India has demanded companies like Google and Facebook to censor user contents. Indian government has asked the Internet intermediaries like Google, Yahoo, Microsoft, Facebook, etc to pre screen offensive contents before they are posted. This has happened because there are no well defined Internet intermediary laws in India deals with cyber due diligence requirements of these companies in India. Google has already communicated its dissatisfaction with the Internet intermediary law of India.

Further, censorship of Internet in India and blocking of websites in India is very common even without any constitutional and civil liberty safeguards. Further, Indian government is now openly acknowledging surveillance of Internet traffic in India. In fact, measures to fight websites blocking and Internet censorship have also been suggested by few.

In these circumstances, protecting human rights in cyberspace is not an easy task and most of the nations are not willing to do so for their own e-surveillance reasons. Although UN has declared that access to Internet is a human right yet all countries are openly violating this right. Efforts of United Nations to protect human rights in cyberspace are still half hearted and slow. UN must protect human rights in cyberspace in widest possible manner.

Lack of privacy laws and procedural safeguards have already stalled the national intelligence grid (Natgrid) project of India. Intelligence work is no excuse for non accountability that is commonly available to Indian intelligence and security agencies of India.

Similarly, absence of data privacy laws in India has created a big trouble for the Aadhar project of India. Chances are very great that Aadhar project of India may be scrapped and it must be scrapped in its present form and structure.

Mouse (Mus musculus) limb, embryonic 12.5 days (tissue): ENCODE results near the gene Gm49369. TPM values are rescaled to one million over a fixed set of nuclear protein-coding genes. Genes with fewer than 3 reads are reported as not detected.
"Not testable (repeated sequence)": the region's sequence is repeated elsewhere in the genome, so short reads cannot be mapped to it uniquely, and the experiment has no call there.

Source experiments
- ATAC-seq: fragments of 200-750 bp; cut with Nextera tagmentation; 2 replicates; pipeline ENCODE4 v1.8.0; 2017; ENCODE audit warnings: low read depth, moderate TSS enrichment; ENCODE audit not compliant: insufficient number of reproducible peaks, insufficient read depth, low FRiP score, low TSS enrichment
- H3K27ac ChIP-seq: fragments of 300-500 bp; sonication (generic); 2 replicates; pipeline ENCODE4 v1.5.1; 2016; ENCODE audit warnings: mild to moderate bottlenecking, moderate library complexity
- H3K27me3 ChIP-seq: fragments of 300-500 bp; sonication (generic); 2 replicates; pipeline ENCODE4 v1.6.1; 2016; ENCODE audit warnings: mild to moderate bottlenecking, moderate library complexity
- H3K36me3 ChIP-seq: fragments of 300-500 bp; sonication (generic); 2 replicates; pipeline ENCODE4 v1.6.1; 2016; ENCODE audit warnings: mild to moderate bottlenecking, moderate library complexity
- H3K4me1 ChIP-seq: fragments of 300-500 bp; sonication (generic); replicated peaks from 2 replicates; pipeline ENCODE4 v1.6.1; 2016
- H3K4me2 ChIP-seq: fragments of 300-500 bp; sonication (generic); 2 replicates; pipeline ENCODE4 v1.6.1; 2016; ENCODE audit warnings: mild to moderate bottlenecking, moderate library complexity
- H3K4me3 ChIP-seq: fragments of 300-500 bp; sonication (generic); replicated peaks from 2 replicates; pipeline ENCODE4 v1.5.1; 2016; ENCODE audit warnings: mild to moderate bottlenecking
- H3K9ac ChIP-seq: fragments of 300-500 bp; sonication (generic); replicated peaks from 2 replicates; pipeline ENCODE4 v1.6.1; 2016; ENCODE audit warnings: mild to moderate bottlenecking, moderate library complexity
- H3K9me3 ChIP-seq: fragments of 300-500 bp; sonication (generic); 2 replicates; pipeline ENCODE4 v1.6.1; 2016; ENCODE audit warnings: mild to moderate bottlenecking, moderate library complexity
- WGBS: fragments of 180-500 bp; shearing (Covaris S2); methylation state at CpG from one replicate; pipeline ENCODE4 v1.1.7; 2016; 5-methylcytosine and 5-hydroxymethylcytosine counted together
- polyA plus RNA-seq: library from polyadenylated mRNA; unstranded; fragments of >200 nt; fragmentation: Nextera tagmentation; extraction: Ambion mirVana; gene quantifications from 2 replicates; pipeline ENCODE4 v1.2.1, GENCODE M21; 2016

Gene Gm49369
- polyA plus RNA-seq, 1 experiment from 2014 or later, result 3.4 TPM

In these troubled situations, the council of Europe is taking many pro active steps to strengthen human rights protection in cyberspace. The Council of Europe has recently released a resolution titled “Abuse of State Secrecy and National Security: Obstacles to Parliamentary and Judicial Scrutiny of Human Rights Violations”. This is a significant step to reduce the blanket use of national security fa├žade to violate civil liberties.

Now Council of Europe has issued an alert to European countries about the risk to free speech by cyber attacks and political pressure on internet platforms, internet service providers (ISPs), independent media, whistleblowers, human rights defenders and political dissidents.

The Council's Committee of Ministers issued a Declaration expressing concern over pressure being exerted on internet companies and ISPs to tighten controls on internet content, which supports a recent EU Court of Justice ruling that ISP filters are prohibited under European law.

The Council is also worried about the impact of cyber attacks, particularly Distributed Denial of Service (DDoS) attacks, on advocates of free speech, which it sees as a relatively new way that this right is being violated.

The Council alerted member states about their potential violation of Articles 10 and 11 of the European Convention on Human Rights if they exert pressure on ISPs and internet platforms, or participate in cyber attacks against whistleblowers and other new media.

Let us hope that other nations, including India, would take clue from these developments happening in Europe and consider changing their laws and attitudes accordingly.